Turkey Hunting Methods and Setups
Once you have your hunting gear squared away, it’s time to give some thought to your bow hunting tactics. It should start the same as shotgun hunting, with some pre-season scouting. Any time spent scouting throughout the late winter months until opening day will help paint a little more of the picture for you. Learn where the turkeys spend their time, and locate the best spots to set up a blind for your bow hunting.
It’s technically possible to kill a turkey with a bow while not using a blind, but it’s certainly not likely. Drawing a bow requires a lot more movement than you would think, and turkeys are quick to notice if you’re sitting in the open. To increase your odds while bow hunting turkeys, set up a ground blind in your chosen location a week or two before the season opens. On private land, be sure to brush it in well and give animals time to get used to it. If you hunt public land, you either have to risk leaving the blind or risk spooking the birds. It’s usually one or the other. But within the security of a blind, you can get away with much more movement, which makes filming your hunt or taking the kiddos with possible. A concealed blind also frees you to aggressively use a turkey box call or pot call and face it different directions in response to turkey gobbles. You don’t have to keep it hidden in your lap. Using this suggestion alone makes bow hunting for turkey incredibly easier.
Another good turkey hunting method is more focused on the setup itself. You’re not very mobile when hunting from a blind (hopefully that’s obvious), so you need to make sure that your decoys bring the turkey exactly where you want him. If you’re bow hunting turkeys, you should ideally set up your decoys within only 10 to 15 yards of your blind. It should be a chip shot if they come all the way in, but if they hang up a little further out, you may still get a shot depending on the conditions and your maximum ethical range. Also, face your decoys quartering away from the blind and looking towards wherever you expect a gobbler to enter the field or lane you’re hunting. When they look past the decoys, they shouldn’t immediately see your blind. Once they come in closer, they’ll usually flank the decoys, which will give you a broadside shot.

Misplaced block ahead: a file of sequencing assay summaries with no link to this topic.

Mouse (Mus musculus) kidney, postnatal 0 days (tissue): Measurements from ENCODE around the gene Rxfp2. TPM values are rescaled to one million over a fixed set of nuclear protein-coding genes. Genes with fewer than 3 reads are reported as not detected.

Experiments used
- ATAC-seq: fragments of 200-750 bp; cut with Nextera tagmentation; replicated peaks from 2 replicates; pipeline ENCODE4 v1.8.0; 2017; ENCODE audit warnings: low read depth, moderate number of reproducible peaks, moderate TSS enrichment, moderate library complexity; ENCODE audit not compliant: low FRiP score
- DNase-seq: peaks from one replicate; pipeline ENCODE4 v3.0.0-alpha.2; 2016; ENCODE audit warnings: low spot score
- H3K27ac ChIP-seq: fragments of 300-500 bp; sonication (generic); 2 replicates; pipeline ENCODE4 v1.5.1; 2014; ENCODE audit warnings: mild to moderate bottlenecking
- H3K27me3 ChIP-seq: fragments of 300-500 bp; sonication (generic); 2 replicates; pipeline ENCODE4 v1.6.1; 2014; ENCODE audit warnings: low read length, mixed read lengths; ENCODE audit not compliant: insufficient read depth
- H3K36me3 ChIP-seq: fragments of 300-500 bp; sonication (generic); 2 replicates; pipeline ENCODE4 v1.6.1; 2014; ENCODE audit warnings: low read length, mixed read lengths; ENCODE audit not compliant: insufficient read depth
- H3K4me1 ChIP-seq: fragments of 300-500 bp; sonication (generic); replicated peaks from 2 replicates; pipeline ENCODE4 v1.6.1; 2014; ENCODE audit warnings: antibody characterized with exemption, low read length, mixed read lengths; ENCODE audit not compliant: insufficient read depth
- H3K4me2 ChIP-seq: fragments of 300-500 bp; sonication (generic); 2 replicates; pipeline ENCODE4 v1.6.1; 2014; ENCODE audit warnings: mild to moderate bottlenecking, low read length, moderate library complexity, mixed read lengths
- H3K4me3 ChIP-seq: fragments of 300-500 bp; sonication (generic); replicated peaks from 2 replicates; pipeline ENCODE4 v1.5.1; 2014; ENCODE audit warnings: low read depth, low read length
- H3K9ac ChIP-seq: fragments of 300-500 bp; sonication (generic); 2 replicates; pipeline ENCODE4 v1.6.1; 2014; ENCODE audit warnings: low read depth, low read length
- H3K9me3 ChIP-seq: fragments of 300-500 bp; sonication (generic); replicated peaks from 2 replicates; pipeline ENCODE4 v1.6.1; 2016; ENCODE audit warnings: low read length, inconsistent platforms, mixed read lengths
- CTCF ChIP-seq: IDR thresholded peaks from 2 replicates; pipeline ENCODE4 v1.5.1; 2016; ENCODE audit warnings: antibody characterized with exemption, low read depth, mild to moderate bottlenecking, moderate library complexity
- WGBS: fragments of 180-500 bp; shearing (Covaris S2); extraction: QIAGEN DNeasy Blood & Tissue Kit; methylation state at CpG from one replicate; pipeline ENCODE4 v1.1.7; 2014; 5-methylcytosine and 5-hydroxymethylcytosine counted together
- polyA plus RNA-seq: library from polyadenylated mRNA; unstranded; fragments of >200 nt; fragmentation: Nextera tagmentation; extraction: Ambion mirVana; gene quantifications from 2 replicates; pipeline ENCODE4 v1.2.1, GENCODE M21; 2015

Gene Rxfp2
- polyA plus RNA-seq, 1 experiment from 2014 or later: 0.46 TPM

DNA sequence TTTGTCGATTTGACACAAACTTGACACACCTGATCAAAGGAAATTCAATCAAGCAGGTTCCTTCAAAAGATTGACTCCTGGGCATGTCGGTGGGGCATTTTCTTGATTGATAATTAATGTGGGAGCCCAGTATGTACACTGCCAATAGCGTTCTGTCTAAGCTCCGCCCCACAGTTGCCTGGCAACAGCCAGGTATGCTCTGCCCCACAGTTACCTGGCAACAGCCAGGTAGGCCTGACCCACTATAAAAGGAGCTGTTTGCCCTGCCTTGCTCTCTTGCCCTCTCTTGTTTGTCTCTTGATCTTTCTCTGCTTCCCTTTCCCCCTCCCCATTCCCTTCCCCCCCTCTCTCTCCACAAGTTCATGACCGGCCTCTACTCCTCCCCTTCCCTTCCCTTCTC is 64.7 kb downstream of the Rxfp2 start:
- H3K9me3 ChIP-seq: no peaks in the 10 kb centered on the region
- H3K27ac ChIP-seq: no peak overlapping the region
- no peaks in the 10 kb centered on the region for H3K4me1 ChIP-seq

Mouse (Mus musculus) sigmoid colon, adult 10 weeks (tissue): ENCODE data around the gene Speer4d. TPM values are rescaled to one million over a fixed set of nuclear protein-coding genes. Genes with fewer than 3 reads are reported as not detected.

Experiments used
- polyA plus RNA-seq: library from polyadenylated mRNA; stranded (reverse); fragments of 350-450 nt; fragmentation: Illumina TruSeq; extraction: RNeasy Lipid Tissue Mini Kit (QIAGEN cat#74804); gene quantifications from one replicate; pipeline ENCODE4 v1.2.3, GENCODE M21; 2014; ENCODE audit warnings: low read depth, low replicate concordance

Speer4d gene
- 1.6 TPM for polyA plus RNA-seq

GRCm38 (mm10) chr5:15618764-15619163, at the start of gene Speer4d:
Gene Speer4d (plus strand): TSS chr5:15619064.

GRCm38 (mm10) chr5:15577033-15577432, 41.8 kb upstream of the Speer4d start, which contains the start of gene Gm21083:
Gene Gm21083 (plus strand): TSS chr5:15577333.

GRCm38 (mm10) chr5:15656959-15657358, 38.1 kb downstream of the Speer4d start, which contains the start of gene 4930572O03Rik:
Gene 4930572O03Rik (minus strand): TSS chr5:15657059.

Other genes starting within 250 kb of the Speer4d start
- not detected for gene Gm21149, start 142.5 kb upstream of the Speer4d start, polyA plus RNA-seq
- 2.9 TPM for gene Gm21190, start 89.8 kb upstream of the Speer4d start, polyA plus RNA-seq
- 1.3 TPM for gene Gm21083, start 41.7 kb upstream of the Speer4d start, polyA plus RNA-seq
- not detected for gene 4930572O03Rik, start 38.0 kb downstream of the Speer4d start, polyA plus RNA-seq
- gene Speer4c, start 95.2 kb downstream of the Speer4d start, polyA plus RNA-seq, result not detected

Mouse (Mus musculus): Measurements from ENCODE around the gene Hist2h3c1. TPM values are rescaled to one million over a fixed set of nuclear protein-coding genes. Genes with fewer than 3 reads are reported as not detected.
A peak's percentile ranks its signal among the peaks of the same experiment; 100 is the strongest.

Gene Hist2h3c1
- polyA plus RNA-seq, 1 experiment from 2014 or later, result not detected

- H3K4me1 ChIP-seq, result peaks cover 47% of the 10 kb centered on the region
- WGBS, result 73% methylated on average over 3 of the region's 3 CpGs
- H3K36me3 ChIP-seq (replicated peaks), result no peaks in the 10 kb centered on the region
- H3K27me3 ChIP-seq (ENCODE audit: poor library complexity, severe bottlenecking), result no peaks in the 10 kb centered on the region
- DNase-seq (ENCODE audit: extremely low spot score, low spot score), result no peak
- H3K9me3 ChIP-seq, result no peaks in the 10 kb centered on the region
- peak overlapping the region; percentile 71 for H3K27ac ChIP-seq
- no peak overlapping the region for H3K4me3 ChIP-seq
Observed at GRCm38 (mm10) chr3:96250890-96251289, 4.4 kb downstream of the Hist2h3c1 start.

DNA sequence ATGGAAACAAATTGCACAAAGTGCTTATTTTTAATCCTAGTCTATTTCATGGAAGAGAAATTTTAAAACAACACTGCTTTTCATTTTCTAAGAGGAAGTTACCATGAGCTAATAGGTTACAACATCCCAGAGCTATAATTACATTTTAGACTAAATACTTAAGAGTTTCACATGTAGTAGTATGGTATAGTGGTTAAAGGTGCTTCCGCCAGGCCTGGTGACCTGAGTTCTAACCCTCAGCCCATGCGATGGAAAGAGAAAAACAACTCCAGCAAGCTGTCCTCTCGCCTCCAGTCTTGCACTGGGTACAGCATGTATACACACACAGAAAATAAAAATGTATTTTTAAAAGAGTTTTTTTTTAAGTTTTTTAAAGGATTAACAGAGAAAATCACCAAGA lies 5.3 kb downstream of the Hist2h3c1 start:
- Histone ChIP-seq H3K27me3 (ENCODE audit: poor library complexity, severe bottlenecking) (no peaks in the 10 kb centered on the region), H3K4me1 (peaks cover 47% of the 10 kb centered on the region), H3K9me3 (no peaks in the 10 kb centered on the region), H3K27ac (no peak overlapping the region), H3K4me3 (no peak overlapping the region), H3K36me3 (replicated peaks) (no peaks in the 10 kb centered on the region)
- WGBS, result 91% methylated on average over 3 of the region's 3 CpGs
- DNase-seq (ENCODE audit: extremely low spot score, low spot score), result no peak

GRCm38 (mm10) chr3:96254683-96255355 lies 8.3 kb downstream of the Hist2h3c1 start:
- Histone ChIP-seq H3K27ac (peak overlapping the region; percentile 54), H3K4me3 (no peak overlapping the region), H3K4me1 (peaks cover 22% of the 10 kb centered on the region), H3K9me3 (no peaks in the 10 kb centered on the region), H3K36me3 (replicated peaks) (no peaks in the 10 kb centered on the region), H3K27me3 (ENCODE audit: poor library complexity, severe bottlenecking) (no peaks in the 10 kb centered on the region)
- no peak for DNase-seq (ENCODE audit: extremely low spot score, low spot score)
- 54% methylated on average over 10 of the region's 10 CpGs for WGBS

If you happen to miss, don’t panic. Keep your G5 Headloc Quiver either attached to your bow or sitting next to you and quickly nock another arrow. If you hold still and stay concealed in the blind, you may get another shot opportunity before the gobbler in front of you wises up. That’s the low-impact, stealthy beauty of archery turkey hunting.
To wrap this up, hopefully you can now see the subtle differences between shotgun and bow hunting turkeys. Each requires a slightly different setup and some different tactics. But after harvesting a bird with a stick and string, we think you’ll be hooked. If nothing else, at least you won’t have to pick pellets out of your dinner!